Matthew Volmer | BOA Editions | 9781942683681 | September 2018
“Several of the essays involve Vollmer riding his bike down a steep hill; we fear, along with him, a catastrophe, a collision. But the collision with which Permanent Exhibit is primarily concerned—that between the private archive of the mind and the public archive of the internet—has already occurred. And rather than catastrophic, this melding of mind and machine can be, as Vollmer says below, ‘magical.’”—Brooklyn Rail

So Many Islands: Stories from the Caribbean, Mediterranean, Indian, and Pacific Oceans
edited by Nicholas Laughlin with Nailah Folami Imoji, introduction by Marlon James | Akashic Books | 9781617756702 | July 2018
“As an anthology, this collection of work is amazingly well-rounded . . . This collection is a unique and worthy addition to any library . . . These writers offer a window into genuine, unglazed local life in far-flung, ill-understood parts of the world. It’s a gift beyond price.”—Sinkhole Magazine

We Are The Clash: Reagan, Thatcher, and the Last Stand of a Band That Mattered
Mark Andersen and Ralph Heibutzki | Akashic Books | 9781617752933 | July 2018
We Are The Clash celebrates the struggle for humanity, both in a band and in the wider world community. Traveling the journey of The Clash’s final years is no train in vain. The benefits of understanding history allow readers to see that the future is unwritten, as long as mistakes from the past are not dutifully repeated, but learned from. . . . Now it’s up to you to get this book and enable your future.”—Slug Magazine

Liza Jane & the Dragon
Laura Lippman, illus. Kate Samworth | Akashic Books | 9781617756610 | October 2018
“Silly, funny and a joy to read. The illustrations are great, too. Get a copy for your little one, they’ll read it more than once!”—Journey of a Bookseller

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This Week’s Hot Reviews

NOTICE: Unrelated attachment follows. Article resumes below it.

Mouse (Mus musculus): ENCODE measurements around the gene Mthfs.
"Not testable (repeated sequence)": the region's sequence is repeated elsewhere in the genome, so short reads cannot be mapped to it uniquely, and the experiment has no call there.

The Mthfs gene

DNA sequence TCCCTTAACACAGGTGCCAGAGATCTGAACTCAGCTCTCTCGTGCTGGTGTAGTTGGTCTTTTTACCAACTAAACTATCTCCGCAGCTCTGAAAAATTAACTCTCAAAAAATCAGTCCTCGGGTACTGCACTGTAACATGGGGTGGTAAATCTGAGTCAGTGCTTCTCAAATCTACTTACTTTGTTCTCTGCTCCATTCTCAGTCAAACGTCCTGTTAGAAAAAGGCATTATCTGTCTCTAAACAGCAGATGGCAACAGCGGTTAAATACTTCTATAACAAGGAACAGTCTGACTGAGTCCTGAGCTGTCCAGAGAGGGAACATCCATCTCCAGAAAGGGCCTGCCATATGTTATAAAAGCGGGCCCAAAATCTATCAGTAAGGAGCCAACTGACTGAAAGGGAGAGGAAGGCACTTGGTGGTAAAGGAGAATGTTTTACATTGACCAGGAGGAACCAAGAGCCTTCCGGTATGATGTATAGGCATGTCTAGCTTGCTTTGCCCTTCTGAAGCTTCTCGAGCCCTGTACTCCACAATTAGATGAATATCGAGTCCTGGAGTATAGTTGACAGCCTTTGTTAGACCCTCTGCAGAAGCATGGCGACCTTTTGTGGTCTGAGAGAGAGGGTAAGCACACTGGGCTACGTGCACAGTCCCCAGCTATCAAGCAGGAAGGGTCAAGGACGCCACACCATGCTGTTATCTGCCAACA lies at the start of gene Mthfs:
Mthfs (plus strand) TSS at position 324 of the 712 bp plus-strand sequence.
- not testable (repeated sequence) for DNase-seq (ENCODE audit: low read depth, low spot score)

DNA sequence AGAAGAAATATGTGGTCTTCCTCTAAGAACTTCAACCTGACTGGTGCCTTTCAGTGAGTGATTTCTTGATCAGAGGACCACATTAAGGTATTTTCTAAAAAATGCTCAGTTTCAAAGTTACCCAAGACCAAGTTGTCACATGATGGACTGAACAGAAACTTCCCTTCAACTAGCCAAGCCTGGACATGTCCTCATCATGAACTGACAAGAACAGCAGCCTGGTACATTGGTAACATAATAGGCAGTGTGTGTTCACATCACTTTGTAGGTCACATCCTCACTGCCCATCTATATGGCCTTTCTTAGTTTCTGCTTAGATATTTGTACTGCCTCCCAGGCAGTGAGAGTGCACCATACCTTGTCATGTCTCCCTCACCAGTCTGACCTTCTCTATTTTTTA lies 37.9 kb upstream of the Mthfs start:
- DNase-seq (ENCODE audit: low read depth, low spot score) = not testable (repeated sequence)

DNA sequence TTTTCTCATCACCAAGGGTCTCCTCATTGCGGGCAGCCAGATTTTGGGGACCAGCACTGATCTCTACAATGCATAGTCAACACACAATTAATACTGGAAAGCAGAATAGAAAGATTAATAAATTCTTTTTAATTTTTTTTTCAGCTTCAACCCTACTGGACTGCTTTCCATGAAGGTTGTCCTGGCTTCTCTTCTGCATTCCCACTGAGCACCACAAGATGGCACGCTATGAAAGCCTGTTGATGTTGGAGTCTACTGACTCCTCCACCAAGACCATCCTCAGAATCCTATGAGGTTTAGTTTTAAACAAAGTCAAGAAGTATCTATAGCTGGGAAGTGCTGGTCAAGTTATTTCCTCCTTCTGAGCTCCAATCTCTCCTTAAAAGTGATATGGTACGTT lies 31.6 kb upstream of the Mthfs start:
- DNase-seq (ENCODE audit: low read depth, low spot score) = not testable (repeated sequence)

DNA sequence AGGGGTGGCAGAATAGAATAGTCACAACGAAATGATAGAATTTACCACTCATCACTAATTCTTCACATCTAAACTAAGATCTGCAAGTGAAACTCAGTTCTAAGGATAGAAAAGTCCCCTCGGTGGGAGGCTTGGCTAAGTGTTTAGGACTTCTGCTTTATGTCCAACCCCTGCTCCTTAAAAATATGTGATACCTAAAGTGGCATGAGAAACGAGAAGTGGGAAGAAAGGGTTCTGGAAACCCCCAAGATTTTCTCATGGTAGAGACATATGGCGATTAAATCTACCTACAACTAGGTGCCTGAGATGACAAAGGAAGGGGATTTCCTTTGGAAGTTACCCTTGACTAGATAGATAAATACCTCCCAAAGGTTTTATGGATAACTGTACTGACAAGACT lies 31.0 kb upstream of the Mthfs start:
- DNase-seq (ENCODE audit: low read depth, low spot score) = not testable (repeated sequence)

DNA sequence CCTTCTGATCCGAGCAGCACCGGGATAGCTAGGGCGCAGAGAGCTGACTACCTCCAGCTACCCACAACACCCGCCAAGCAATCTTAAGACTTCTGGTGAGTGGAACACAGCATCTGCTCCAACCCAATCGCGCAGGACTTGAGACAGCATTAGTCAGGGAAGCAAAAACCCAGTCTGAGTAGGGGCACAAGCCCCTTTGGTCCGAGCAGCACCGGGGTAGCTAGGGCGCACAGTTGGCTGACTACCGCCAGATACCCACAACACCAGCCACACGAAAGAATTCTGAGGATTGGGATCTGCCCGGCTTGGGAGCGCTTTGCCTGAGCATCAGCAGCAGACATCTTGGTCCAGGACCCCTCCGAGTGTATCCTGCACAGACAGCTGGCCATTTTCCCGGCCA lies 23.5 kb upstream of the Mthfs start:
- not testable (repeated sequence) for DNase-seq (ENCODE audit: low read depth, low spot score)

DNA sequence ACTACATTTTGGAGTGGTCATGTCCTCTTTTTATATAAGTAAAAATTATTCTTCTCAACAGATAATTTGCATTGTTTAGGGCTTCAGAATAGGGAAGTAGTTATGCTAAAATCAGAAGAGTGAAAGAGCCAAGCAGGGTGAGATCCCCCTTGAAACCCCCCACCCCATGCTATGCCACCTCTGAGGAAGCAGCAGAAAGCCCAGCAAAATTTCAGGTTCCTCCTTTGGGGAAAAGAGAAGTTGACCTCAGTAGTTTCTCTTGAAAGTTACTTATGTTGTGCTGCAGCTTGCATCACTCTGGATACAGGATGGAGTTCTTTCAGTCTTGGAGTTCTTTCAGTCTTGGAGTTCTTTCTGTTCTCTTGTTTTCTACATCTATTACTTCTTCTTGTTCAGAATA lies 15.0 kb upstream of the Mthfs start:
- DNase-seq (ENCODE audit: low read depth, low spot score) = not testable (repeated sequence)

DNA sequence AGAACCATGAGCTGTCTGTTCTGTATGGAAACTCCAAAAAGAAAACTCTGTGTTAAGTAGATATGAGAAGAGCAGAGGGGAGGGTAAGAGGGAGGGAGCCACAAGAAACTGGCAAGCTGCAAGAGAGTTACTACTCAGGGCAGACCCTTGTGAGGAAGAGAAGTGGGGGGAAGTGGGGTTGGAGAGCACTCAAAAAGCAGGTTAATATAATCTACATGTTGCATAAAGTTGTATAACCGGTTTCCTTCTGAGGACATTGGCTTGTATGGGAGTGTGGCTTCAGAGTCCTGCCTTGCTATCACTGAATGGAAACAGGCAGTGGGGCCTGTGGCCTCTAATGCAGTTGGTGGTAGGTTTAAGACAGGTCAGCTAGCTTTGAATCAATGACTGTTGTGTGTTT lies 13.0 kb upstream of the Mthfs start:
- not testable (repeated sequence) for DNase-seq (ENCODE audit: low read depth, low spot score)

Look Both Ways: A Double Journey Along My Grandmother’s Far-Flung Path
Katharine Coles | Turtle Point Press | 9781885983589 | November 2018
“Tense, abundantly researched, and heartbreaking, this narrative drills into a dead marriage and finds characters so alive that they challenge Coles’s perceptions of her own marriage.”—Foreword Reviews

The Meaning of Blood and Other Tales of Perversity
Chuck Caruso | Global Book Sales/Cloud Lodge Books | 9781999587307 | November 2018
The Meaning of Blood promises a descent into a netherworld of blood and perversity, and it delivers on this as well as something even more heinous: the idea that ordinary people crave blood and perversity just as much as violent perverts. . . . Long after the unexpected has been established as the only possible outcome, stories continue to surprise. Prose mimics the camera, microphone, and soundtrack of a movie set, without sacrificing the written word’s unique ability to express characters’ thoughts and feelings.”—Foreword Reviews

In Country
Hugh Martin | BOA Editions | 9781942683704 | November 2018
“In the Iraq edition of wartime for American soldiers, fear of being blown to pieces by hidden explosives frequently loses out to the wiliest enemy of all—boredom. This is the wartime footing—six years in an M1A1 Abrams tank—that Iraq War veteran Hugh Martin makes use of to create his own masterful poetry.”—Foreword Reviews

Permanent Exhibit
Matthew Voller | BOA Editions| 9781942683681 | September 2018
“[O]ffers not only a comment on the digital norms we’ve created but a critique, perhaps, of our failure to fully explore the creative possibilities such spaces offer us.”—Fiction Advocate

The Caregiver: Poems
Caroline Johnson | Holy Cow! Press | 9780998601038 | May 2018
“Offer[s] honest and moving accounts of [Johnson’s] own journey as caregiver to her aging parents.”—Michigan Quarterly Review

The Fifth Woman
Nona Caspers | Sarabande Books | 9781946448170 | August 2018
“[I]ncredible. . . The Fifth Woman is an ecosystem of grief; a circular cloud of emotion, memory, and experience that bends towards the surreal, exploring, or so it seems, every nook and cranny of the aftermath of the death of a loved one.”—Empty Mirror

The Moment Before Drowning
James Brydon | Akashic Books | 9781617756252 | July 2018
“James Brydon’s brilliant The Moment Before Drowning isn’t an easy read. Not because of its style, which is sensuous and elegant, but because of its subject matter: the brutality behind war’s front lines. . . . [a] heart-wrenching novel.”—Mystery Scene Magazine